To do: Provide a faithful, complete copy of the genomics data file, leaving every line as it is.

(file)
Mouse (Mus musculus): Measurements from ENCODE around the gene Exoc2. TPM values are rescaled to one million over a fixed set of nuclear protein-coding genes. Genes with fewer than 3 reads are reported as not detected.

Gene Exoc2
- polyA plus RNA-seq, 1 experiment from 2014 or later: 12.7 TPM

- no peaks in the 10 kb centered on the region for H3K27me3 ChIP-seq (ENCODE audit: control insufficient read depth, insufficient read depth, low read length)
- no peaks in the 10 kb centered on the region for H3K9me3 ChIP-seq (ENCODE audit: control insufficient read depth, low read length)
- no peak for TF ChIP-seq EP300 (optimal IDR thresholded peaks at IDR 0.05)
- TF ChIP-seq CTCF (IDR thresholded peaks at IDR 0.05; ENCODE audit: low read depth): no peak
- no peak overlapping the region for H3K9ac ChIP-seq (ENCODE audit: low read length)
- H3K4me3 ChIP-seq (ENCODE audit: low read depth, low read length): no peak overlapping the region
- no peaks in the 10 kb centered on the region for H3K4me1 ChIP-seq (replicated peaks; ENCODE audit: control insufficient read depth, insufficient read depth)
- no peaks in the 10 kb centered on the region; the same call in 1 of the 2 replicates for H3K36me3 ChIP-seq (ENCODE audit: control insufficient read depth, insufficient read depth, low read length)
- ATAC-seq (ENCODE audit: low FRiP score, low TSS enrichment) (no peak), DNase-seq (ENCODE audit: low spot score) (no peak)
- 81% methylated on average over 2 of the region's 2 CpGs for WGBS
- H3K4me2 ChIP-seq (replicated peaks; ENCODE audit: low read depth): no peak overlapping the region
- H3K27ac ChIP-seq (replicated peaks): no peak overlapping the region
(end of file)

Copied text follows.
Mouse (Mus musculus): Measurements from ENCODE around the gene Exoc2. TPM values are rescaled to one million over a fixed set of nuclear protein-coding genes. Genes with fewer than 3 reads are reported as not detected.

Gene Exoc2
- polyA plus RNA-seq, 1 experiment from 2014 or later: 12.7 TPM

- no peaks in the 10 kb centered on the region for H3K27me3 ChIP-seq (ENCODE audit: control insufficient read depth, insufficient read depth, low read length)
- no peaks in the 10 kb centered on the region for H3K9me3 ChIP-seq (ENCODE audit: control insufficient read depth, low read length)
- no peak for TF ChIP-seq EP300 (optimal IDR thresholded peaks at IDR 0.05)
- TF ChIP-seq CTCF (IDR thresholded peaks at IDR 0.05; ENCODE audit: low read depth): no peak
- no peak overlapping the region for H3K9ac ChIP-seq (ENCODE audit: low read length)
- H3K4me3 ChIP-seq (ENCODE audit: low read depth, low read length): no peak overlapping the region
- no peaks in the 10 kb centered on the region for H3K4me1 ChIP-seq (replicated peaks; ENCODE audit: control insufficient read depth, insufficient read depth)
- no peaks in the 10 kb centered on the region; the same call in 1 of the 2 replicates for H3K36me3 ChIP-seq (ENCODE audit: control insufficient read depth, insufficient read depth, low read length)
- ATAC-seq (ENCODE audit: low FRiP score, low TSS enrichment) (no peak), DNase-seq (ENCODE audit: low spot score) (no peak)
- 81% methylated on average over 2 of the region's 2 CpGs for WGBS
- H3K4me2 ChIP-seq (replicated peaks; ENCODE audit: low read depth): no peak overlapping the region
- H3K27ac ChIP-seq (replicated peaks): no peak overlapping the region